Monday, 15 April 2019

Celebrity Chefs | The Camaraderie Between the Suhring Twins and their Secret to being Asia's #4 Restaurant

In the last couple of years India has been on the radar of some of the best chefs from across the world. From Massimo Bottura to Daniel Humm, Alain Passard to Marco Pierre White, some of the most celebrated international chefs have not only showcased their exquisite culinary skills to our people but have in turn been extremely inspired by India’s varied and rich gastronomic heritage.

Thomas and Mathias Suhring at Taj Mahal New Delhi.

A few months ago Bangkok-based Sühring Twins, Michelin-starred Chefs Thomas and Mathias Sühring, made their way to Delhi on their maiden culinary trip to the Indian capital. They were in town for a 3-day pop-up at the Taj Mahal, New Delhi where they served some of the signature dishes of their eponymous award-winning restaurant in Bangkok, Sühring. Sühring is currently ranked #4 Asia’s 50 Best Restaurants, and #1 on Top Tables Bangkok for two consecutive years  - A remarkable feat for a restaurant within two years of its opening {Sühring opened in February 2016}.

We caught up with Thomas and Mathias Sühring over a quick tete e tete before tasting some of their fabulous dishes including the smoked lamb that was introduced at their restaurant just two weeks prior to this trip. Here are some excerpts from our chat:

Being identical twins have you ever played any prank on your diners?
Thomas and Mathias: Although we don’t consciously play pranks on our guests, when people don’t know that we are identical twins it is fun to see their reaction when one of us is already in the room and the other one walks in and says “hello”. Or, when one of us walks out and the other enters and greets the same people again they look puzzled. We also usually wear a similar shirt so it is tough for most people to figure who’s who. {Thomas is five minutes older.}

On a serious note, what are the advantages for you siblings to be working together; what are your individual strengths?
Mathias: Thomas is a great partner because he likes to get things done and yet, is not too pushy. I can trust him 100 percent, both as family and a business partner.
Thomas: Mathias is very patient and is always on time.

Why did you choose to move to Bangkok?
Mathias: Thomas initially got a job at lebua Bangkok.
Thomas: When I got this job I was excited to move to a different country, a different continent even after years of working in Germany, the Netherlands and Italy. But my only condition was that Mathias should also be given a job along with me.
Thomas and Mathias: After working at lebua for seven years, Gaggan {Chef Gaggan Anand} motivated us to open our own restaurant. Businesswise it was the right decision since Bangkok has undergone a drastic change in the four-five years - with an influx of international chefs and new hotels coming up the culinary standards have gone up. Today we are glad that we have two homes. {Thomas has a Thai wife and an adorable baby girl.}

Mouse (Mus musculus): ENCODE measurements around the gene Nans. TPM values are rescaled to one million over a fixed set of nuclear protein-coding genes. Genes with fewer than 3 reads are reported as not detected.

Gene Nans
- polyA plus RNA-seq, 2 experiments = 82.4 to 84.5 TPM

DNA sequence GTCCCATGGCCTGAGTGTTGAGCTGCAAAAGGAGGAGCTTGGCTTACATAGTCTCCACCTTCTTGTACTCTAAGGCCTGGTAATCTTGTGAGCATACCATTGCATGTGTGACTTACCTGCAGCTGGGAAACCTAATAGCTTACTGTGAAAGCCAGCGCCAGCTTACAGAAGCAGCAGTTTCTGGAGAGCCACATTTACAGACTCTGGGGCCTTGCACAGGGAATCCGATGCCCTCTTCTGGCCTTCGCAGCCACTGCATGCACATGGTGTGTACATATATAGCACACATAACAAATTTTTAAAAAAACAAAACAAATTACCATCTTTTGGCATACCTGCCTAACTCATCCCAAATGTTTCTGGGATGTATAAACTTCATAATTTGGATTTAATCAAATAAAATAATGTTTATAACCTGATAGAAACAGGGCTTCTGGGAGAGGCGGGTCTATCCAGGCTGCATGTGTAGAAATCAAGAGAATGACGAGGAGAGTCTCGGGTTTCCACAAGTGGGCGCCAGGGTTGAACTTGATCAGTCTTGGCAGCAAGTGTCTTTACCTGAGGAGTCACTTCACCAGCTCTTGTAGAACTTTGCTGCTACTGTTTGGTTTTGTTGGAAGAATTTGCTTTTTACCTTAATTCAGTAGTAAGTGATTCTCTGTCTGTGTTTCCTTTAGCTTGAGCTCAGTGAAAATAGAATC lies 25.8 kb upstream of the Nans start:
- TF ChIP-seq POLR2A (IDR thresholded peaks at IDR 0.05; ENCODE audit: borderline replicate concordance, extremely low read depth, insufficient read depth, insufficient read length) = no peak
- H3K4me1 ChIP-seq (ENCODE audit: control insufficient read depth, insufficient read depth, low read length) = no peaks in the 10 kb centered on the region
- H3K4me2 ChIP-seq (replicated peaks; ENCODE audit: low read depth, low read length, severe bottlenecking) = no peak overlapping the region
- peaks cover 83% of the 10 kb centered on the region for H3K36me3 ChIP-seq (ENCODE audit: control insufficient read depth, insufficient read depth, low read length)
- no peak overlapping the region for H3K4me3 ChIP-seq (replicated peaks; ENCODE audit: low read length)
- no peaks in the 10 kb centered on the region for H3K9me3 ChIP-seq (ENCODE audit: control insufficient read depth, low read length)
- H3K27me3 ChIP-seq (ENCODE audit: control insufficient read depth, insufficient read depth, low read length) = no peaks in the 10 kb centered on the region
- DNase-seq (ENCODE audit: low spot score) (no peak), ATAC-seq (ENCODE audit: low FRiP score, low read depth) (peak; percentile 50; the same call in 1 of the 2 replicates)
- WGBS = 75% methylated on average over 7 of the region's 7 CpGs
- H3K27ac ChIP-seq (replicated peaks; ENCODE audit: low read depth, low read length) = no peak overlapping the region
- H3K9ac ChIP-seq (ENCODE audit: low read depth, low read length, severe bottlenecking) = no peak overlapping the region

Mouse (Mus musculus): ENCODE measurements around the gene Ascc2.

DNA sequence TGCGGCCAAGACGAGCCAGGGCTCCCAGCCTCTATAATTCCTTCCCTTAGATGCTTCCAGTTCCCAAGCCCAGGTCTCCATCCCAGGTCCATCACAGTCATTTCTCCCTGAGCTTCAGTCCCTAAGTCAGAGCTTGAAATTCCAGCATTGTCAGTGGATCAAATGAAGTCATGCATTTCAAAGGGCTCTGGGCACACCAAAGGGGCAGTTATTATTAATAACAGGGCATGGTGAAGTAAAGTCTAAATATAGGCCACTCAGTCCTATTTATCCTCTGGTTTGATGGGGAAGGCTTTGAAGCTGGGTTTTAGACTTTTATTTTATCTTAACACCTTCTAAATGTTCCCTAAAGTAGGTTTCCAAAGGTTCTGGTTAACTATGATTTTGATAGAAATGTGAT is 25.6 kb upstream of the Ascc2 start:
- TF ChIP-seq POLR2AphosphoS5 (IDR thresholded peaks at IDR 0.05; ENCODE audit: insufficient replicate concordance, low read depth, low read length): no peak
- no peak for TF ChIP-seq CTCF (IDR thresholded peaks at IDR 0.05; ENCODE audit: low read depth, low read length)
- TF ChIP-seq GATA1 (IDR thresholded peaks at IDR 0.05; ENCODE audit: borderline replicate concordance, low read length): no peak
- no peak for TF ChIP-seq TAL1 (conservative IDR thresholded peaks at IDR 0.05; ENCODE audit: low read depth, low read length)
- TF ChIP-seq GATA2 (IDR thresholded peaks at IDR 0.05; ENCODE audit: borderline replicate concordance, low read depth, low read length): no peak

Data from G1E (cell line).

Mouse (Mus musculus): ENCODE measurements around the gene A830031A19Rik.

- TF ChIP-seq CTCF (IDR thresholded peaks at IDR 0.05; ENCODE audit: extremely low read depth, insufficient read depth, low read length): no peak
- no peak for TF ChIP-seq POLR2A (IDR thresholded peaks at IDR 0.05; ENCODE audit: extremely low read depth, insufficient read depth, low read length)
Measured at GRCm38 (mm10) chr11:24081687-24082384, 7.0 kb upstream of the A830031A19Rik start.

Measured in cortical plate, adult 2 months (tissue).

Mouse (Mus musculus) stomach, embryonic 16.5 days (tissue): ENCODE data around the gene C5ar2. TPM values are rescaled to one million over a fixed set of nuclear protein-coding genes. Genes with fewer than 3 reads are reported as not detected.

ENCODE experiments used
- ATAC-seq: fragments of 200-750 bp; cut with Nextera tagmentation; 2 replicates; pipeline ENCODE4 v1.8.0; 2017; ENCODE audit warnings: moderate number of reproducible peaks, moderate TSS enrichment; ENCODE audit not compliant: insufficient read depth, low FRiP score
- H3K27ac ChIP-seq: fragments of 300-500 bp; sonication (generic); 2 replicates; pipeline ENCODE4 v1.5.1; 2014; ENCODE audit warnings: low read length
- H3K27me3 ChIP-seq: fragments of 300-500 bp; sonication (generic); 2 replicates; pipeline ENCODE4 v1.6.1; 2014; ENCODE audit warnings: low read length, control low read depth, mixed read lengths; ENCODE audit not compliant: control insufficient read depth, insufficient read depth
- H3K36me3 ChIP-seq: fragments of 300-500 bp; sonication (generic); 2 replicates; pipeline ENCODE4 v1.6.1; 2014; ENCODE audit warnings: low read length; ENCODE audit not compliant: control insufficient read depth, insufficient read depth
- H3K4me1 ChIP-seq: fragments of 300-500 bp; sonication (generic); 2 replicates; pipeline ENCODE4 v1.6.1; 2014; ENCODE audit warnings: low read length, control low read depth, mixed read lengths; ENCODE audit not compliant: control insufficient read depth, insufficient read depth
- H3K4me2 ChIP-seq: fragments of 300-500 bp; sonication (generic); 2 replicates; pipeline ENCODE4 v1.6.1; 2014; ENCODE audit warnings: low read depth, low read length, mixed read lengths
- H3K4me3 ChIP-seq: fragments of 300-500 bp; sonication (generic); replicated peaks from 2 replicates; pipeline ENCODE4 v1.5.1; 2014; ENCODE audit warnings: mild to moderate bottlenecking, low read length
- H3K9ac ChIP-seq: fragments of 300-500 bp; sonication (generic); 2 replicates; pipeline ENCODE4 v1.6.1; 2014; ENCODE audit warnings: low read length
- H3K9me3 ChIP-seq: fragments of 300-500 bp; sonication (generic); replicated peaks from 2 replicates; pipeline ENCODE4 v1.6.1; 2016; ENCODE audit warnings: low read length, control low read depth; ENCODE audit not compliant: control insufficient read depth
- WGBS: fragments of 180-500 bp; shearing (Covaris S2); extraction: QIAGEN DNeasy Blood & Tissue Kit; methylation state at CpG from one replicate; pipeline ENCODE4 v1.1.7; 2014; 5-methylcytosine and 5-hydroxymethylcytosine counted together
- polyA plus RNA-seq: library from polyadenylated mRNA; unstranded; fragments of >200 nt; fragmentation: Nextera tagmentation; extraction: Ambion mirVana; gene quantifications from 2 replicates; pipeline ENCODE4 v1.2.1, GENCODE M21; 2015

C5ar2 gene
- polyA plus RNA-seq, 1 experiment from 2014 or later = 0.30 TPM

Top: Their signature smoked lamb that they cooked in Delhi.

What prompted you to open a German restaurant in Thailand?
Thomas and Mathias: In our career spanning 20 years, we had cooked everything from French and Italian to Thai but never cooked German food professionally. Also, we had worked outside of Germany for 15 years and wanted an emotional connect with our home country. Germany has a great food heritage but German food still remains largely traditional. We took an old recipe book from our grandparents and gave it our modern touch. This is also our way of keeping our cuisine alive and passing it on to the next generation.

What is your food philosophy?
Thomas and Mathias: We are proud to bring our own heritage and emotions to the plate. We love simplicity of dishes and use top quality ingredients. Although we incorporate modern techniques and presentation styles, we serve ‘old dishes’ that are reminiscent of our country.

Is there any distinct moment when you developed your unique style?
Thomas and Mathias: Although we learnt from some of the great international chefs, our parents and grandparents definitely influence our food philosophy. Our culinary journey began while we spent our annual school summer breaks at our grandparents’ farm. Our grandmother had a canteen, we used to help her in her vegetable garden, go foraging with our grandfather and learnt old school techniques like fermentation, smoking, pickling, drying and curing which are rooted in German tradition.

Do you have any advice for young chefs aspiring to be on World's Best or Asia's Best Restaurants?

Thomas and Mathias: We would like to tell them that success doesn’t come overnight. You have to be patient and believe in yourself because it is not easy. It can be very frustrating and you will require daily motivation to keep going. This profession requires long hours of work, so be ready to sacrifice a lot, be it family time or holidays. There are no weekends off!

This article was first published in a luxury lifestyle magazine in April 2019.